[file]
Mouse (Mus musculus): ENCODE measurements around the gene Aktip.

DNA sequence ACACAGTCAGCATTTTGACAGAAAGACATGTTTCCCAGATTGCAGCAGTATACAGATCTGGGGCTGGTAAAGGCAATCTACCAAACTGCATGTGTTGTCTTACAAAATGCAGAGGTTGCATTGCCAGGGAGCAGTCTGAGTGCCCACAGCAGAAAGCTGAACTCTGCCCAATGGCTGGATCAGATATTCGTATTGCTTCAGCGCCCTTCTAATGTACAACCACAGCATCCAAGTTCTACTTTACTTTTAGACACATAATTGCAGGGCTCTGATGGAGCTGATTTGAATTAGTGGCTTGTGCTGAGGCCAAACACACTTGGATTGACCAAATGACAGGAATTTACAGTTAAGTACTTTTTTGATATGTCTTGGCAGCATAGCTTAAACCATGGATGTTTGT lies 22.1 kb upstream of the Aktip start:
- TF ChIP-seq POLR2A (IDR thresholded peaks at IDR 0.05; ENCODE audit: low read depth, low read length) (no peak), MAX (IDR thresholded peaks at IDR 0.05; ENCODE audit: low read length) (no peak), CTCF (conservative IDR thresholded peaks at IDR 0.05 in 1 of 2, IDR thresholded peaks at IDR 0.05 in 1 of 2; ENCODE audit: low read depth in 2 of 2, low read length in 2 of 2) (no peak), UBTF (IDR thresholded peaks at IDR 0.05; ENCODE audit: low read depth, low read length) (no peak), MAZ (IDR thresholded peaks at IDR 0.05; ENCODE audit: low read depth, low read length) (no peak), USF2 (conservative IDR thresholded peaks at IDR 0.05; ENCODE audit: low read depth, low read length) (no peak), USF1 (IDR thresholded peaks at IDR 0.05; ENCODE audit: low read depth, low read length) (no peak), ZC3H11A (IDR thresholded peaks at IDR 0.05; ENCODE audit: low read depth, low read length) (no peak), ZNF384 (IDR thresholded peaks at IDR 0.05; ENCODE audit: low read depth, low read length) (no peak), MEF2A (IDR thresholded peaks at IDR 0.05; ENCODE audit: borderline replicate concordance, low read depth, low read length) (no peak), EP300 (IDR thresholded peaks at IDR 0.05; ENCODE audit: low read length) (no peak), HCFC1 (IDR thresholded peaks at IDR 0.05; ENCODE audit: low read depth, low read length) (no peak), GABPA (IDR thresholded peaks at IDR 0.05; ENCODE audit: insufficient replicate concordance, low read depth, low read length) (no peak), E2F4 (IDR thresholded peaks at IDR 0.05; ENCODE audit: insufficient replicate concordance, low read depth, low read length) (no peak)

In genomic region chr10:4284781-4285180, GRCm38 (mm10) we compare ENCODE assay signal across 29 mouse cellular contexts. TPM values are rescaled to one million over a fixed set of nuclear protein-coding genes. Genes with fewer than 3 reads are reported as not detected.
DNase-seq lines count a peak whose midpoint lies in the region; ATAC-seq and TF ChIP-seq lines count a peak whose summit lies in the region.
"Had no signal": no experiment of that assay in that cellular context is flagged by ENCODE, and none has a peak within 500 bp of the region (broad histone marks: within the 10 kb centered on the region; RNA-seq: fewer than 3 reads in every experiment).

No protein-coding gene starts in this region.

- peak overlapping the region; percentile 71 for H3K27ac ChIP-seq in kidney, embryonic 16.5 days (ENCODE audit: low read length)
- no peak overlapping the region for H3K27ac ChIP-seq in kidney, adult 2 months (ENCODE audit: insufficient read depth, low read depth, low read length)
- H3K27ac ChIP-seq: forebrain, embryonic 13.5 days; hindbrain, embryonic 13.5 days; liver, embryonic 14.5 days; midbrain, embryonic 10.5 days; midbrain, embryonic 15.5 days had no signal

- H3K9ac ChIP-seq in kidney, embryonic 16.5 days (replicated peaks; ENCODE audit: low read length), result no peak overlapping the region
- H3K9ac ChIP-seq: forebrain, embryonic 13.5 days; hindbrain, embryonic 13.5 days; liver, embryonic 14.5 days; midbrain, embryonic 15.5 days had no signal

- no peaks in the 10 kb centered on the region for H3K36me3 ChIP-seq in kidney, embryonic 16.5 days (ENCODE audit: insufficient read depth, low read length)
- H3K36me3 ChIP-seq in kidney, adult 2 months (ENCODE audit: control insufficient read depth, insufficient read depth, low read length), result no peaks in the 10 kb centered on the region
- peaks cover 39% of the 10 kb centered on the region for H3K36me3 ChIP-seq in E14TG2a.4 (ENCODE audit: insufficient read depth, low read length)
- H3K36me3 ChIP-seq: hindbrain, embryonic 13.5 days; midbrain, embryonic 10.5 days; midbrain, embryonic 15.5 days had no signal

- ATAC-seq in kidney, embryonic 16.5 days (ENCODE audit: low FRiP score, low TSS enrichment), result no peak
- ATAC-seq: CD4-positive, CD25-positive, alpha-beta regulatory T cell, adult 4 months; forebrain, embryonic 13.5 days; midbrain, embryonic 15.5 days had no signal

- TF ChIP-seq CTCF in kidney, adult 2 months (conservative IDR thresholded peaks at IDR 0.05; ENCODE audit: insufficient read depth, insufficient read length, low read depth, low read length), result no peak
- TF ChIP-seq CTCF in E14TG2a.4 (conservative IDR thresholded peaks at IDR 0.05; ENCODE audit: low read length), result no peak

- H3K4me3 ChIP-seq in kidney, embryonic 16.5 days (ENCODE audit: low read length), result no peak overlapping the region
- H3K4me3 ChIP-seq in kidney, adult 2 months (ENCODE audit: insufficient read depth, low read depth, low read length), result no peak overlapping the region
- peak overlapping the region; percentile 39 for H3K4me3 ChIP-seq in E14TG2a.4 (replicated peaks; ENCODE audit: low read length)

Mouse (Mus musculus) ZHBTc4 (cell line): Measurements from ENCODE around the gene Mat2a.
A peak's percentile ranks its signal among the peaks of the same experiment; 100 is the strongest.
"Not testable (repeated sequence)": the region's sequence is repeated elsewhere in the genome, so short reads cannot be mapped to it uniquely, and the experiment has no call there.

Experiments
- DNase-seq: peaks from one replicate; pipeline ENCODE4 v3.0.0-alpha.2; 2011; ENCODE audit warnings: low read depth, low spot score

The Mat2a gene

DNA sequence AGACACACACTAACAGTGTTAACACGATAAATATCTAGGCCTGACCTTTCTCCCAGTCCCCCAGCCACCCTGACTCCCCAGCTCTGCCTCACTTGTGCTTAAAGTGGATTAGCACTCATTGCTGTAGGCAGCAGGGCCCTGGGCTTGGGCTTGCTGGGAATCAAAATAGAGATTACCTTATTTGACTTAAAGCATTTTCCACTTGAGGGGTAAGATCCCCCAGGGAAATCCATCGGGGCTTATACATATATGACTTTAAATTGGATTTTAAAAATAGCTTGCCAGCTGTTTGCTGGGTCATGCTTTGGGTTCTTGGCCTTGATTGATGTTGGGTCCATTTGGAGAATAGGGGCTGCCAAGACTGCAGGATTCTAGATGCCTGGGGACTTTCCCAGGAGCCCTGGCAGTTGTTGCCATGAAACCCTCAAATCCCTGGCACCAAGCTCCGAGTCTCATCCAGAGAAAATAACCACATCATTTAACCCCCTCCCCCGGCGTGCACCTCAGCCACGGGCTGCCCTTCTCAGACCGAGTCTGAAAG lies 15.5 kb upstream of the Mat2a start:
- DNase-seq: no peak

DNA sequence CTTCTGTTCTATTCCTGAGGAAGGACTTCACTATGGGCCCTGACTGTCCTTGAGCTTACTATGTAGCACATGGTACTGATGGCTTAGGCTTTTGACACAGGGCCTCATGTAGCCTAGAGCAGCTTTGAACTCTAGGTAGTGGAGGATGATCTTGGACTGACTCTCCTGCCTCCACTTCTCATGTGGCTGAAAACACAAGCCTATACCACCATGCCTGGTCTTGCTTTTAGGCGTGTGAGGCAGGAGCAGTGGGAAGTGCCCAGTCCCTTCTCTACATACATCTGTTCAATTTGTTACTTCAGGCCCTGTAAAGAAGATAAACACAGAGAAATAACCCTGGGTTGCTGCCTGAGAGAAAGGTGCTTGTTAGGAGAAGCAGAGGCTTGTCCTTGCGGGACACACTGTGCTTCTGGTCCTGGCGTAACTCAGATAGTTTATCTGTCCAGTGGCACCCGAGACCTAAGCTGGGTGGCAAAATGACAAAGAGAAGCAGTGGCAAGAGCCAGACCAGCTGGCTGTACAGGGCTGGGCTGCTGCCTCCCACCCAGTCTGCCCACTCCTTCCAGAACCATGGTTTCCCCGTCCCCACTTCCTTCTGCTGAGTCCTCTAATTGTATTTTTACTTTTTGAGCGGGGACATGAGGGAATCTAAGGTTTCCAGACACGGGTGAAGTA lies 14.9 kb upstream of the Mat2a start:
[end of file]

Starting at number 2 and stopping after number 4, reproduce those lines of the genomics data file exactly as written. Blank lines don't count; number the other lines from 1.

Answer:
DNA sequence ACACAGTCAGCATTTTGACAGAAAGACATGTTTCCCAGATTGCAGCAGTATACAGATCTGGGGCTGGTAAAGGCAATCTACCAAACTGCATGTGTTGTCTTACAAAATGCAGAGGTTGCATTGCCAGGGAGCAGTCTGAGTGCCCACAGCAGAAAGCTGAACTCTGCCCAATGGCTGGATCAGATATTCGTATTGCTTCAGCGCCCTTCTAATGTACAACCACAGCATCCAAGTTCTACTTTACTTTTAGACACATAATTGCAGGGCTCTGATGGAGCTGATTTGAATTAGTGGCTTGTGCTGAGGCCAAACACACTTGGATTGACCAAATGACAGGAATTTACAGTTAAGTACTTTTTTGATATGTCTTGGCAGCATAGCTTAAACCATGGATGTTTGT lies 22.1 kb upstream of the Aktip start:
- TF ChIP-seq POLR2A (IDR thresholded peaks at IDR 0.05; ENCODE audit: low read depth, low read length) (no peak), MAX (IDR thresholded peaks at IDR 0.05; ENCODE audit: low read length) (no peak), CTCF (conservative IDR thresholded peaks at IDR 0.05 in 1 of 2, IDR thresholded peaks at IDR 0.05 in 1 of 2; ENCODE audit: low read depth in 2 of 2, low read length in 2 of 2) (no peak), UBTF (IDR thresholded peaks at IDR 0.05; ENCODE audit: low read depth, low read length) (no peak), MAZ (IDR thresholded peaks at IDR 0.05; ENCODE audit: low read depth, low read length) (no peak), USF2 (conservative IDR thresholded peaks at IDR 0.05; ENCODE audit: low read depth, low read length) (no peak), USF1 (IDR thresholded peaks at IDR 0.05; ENCODE audit: low read depth, low read length) (no peak), ZC3H11A (IDR thresholded peaks at IDR 0.05; ENCODE audit: low read depth, low read length) (no peak), ZNF384 (IDR thresholded peaks at IDR 0.05; ENCODE audit: low read depth, low read length) (no peak), MEF2A (IDR thresholded peaks at IDR 0.05; ENCODE audit: borderline replicate concordance, low read depth, low read length) (no peak), EP300 (IDR thresholded peaks at IDR 0.05; ENCODE audit: low read length) (no peak), HCFC1 (IDR thresholded peaks at IDR 0.05; ENCODE audit: low read depth, low read length) (no peak), GABPA (IDR thresholded peaks at IDR 0.05; ENCODE audit: insufficient replicate concordance, low read depth, low read length) (no peak), E2F4 (IDR thresholded peaks at IDR 0.05; ENCODE audit: insufficient replicate concordance, low read depth, low read length) (no peak)

In genomic region chr10:4284781-4285180, GRCm38 (mm10) we compare ENCODE assay signal across 29 mouse cellular contexts. TPM values are rescaled to one million over a fixed set of nuclear protein-coding genes. Genes with fewer than 3 reads are reported as not detected.